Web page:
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NS Safety & Security Assistants

NS employs Safety & Security Assistants (SSAs) to keep the peace in and around public transport. As the employer of these SSAs, NS is responsible for the processing of data. Some of these data are processed pursuant to the Police Data Act instead of the GDPR.

What personal data do we use?

The tasks of SSAs include checking whether travellers at stations and in trains have a valid ticket. They are also responsible for keeping the peace and enforcing the law and NS's rules and T&Cs. SSAs have a duty to enforce the rules when they encounter an offence, and support the police in their investigative duties. SSAs who process personal data in the context of their investigative duties are subject to the Police Data Act ("Wpg"), rather than the GDPR.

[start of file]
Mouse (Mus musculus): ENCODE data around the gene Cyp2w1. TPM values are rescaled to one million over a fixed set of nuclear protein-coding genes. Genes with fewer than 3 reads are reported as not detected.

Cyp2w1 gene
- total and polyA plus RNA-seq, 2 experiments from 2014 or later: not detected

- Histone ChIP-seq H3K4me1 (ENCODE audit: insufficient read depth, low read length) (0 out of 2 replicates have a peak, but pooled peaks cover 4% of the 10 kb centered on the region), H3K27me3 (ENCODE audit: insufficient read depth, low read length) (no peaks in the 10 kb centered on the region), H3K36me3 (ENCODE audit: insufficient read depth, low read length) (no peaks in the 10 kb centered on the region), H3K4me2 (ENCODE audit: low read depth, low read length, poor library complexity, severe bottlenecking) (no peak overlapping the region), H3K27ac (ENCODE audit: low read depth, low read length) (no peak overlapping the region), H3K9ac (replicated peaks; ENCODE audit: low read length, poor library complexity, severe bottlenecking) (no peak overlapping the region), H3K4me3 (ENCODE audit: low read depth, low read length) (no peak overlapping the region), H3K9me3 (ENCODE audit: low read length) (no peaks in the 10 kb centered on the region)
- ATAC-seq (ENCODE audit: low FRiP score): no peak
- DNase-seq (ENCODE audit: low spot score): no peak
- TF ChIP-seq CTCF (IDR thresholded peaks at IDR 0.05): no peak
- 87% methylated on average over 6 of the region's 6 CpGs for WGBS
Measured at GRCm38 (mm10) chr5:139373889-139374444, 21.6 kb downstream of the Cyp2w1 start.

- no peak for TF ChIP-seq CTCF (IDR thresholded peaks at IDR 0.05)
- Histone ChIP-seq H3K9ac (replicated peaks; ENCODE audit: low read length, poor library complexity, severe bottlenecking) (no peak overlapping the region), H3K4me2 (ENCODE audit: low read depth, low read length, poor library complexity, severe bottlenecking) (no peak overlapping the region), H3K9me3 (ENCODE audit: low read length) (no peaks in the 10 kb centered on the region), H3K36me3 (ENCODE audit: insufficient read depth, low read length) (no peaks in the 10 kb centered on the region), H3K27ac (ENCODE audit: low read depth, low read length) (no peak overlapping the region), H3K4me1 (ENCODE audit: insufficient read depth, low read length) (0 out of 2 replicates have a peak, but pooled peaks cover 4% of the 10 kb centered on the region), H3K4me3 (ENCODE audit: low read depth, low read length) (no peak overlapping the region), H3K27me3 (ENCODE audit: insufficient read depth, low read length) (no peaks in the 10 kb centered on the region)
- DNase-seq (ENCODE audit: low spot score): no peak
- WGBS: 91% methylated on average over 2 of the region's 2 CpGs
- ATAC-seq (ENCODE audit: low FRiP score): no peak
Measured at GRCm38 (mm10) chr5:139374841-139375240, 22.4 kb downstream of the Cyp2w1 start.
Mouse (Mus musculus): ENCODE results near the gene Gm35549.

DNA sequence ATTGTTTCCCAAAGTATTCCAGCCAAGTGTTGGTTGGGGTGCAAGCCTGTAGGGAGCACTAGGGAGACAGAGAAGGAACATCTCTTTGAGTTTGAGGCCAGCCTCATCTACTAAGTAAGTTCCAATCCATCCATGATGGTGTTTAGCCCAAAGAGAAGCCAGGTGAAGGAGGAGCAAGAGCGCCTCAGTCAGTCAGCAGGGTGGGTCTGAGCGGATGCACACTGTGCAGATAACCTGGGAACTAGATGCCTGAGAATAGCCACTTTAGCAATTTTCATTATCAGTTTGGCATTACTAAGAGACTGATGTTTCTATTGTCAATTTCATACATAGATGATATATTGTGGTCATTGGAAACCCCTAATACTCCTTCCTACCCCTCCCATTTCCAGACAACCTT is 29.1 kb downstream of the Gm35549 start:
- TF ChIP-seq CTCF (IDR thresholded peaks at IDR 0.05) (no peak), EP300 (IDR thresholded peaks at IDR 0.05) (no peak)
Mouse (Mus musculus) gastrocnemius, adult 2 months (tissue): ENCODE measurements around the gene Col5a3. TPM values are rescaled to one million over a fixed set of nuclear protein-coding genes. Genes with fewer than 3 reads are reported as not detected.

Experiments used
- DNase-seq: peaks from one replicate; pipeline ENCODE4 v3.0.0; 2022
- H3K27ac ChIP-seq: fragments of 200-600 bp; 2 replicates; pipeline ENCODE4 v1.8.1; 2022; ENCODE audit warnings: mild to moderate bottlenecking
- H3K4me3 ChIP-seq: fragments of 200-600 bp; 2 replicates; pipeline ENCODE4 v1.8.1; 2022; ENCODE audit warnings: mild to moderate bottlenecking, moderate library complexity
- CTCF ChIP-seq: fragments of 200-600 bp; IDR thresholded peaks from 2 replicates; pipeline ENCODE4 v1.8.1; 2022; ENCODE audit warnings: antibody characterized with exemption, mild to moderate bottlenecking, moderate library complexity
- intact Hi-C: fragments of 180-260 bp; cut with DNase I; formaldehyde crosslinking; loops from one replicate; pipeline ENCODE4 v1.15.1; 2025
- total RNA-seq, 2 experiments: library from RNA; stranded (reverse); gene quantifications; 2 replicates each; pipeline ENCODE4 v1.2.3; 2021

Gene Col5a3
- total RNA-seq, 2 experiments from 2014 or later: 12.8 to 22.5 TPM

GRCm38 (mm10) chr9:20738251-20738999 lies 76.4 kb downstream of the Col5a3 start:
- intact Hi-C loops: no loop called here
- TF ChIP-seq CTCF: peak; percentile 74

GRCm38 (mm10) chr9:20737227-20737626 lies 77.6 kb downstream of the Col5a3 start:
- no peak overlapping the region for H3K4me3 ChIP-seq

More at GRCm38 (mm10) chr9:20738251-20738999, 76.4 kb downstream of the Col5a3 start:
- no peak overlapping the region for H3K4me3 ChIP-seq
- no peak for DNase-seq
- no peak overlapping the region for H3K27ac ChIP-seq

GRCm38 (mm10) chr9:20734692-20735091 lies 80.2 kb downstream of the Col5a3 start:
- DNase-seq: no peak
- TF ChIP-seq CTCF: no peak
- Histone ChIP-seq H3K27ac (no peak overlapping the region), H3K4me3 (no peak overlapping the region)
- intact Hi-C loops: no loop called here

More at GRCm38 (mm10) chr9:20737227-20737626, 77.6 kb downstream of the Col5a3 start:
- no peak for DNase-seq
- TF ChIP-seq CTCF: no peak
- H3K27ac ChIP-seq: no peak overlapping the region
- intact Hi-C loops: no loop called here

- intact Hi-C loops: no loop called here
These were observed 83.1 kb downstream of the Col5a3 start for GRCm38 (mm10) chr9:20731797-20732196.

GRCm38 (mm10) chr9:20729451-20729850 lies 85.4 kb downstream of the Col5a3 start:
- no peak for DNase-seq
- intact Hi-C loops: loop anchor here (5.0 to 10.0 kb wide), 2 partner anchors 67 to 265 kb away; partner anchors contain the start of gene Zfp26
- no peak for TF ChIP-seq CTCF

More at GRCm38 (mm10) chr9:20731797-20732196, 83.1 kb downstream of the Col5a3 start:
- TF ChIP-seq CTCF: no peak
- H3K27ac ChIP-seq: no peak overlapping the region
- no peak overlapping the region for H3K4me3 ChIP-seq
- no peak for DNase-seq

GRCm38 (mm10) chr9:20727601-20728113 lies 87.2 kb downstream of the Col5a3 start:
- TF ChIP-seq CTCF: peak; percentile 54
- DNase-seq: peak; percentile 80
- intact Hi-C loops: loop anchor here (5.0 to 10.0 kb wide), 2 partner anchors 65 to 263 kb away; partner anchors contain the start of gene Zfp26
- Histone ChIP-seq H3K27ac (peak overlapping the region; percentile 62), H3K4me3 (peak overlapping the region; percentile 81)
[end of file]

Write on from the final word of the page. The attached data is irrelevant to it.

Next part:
For the SSAs to perform their duties properly, NS may have to process personal data, such as your contact data. If you are stopped and/or given a ticket (combo ticket, formal warning or a ticket for violating a travel or area ban), SSAs will collect your contact details, date and place of birth, a description of the offence, along with the time and place, your citizen service number, ID type and ID number. NS also collects financial data when processing and collecting on tickets for fare evasion and other offences. You can submit a complaint to NS about a ticket. In addition to the information you provide in your request, NS will collect contact data, data of birth, a copy of your OV chipkaart (if necessary) and the ticket number. If NS or an SSA reports an offence to the police, we will collect, as far as possible, contact information, place and date of birth, time, place and type of offence.